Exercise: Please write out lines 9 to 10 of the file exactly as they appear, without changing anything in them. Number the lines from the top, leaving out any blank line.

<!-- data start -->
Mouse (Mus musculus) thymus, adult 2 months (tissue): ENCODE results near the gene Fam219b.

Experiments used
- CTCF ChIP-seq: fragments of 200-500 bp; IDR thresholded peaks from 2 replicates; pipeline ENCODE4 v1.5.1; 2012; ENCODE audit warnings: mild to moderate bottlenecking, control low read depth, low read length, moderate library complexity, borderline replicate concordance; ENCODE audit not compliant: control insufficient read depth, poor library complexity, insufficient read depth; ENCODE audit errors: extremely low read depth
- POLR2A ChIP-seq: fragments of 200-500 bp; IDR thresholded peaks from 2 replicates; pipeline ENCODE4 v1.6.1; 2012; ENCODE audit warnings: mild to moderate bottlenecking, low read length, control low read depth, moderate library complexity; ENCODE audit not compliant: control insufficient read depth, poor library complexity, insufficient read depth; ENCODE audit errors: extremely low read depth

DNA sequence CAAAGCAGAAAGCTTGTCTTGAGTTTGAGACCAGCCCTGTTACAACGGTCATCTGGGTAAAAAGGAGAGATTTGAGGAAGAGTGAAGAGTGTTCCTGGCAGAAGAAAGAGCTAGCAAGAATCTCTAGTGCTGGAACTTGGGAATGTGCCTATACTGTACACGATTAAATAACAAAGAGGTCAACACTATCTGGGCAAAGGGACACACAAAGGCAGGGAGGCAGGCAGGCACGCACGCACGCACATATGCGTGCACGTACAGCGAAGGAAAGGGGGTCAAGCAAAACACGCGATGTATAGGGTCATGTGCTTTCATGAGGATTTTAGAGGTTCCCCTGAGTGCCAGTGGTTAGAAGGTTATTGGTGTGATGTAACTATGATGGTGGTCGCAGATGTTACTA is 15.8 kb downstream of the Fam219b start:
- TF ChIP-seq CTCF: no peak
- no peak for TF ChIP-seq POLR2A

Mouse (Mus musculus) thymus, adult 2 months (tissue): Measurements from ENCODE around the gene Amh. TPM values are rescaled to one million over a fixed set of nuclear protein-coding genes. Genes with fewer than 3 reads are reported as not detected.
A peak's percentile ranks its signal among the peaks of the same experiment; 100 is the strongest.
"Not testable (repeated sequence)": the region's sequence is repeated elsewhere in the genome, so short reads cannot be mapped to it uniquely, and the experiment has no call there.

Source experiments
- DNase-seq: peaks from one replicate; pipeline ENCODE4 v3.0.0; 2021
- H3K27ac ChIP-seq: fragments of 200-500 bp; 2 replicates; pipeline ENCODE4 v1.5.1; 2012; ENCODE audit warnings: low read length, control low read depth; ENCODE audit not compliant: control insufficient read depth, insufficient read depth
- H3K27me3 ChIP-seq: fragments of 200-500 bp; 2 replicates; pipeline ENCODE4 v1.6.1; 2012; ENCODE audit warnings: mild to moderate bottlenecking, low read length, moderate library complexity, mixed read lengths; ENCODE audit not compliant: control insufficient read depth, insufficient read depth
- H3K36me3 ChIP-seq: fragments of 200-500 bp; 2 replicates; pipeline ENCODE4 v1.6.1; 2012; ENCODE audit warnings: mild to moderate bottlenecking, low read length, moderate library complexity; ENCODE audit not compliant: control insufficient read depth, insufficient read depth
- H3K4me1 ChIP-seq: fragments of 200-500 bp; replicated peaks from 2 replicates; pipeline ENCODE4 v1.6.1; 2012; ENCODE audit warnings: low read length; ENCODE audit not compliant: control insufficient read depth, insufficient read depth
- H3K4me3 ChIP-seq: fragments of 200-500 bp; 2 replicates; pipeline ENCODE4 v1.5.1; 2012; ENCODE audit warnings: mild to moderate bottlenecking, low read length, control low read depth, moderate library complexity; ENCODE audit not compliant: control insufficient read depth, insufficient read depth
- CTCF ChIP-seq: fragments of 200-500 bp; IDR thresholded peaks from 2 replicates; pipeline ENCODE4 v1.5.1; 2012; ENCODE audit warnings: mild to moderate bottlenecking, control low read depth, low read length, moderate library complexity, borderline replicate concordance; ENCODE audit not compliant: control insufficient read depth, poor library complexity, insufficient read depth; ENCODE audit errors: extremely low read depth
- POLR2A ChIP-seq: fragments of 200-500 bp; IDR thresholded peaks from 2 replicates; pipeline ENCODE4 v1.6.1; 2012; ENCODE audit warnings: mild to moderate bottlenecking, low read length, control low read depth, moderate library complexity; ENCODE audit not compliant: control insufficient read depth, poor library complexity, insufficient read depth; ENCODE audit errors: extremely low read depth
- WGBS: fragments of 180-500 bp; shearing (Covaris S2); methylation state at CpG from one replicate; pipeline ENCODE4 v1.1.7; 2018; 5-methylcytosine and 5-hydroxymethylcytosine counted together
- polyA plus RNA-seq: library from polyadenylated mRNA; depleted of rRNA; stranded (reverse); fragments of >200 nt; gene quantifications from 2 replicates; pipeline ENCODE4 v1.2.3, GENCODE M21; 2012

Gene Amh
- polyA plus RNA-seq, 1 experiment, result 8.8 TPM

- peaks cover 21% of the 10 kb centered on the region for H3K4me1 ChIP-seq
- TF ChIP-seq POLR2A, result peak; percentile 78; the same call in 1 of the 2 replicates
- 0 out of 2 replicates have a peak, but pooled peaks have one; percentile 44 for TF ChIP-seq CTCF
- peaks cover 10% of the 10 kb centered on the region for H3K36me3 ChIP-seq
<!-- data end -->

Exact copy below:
A peak's percentile ranks its signal among the peaks of the same experiment; 100 is the strongest.
"Not testable (repeated sequence)": the region's sequence is repeated elsewhere in the genome, so short reads cannot be mapped to it uniquely, and the experiment has no call there.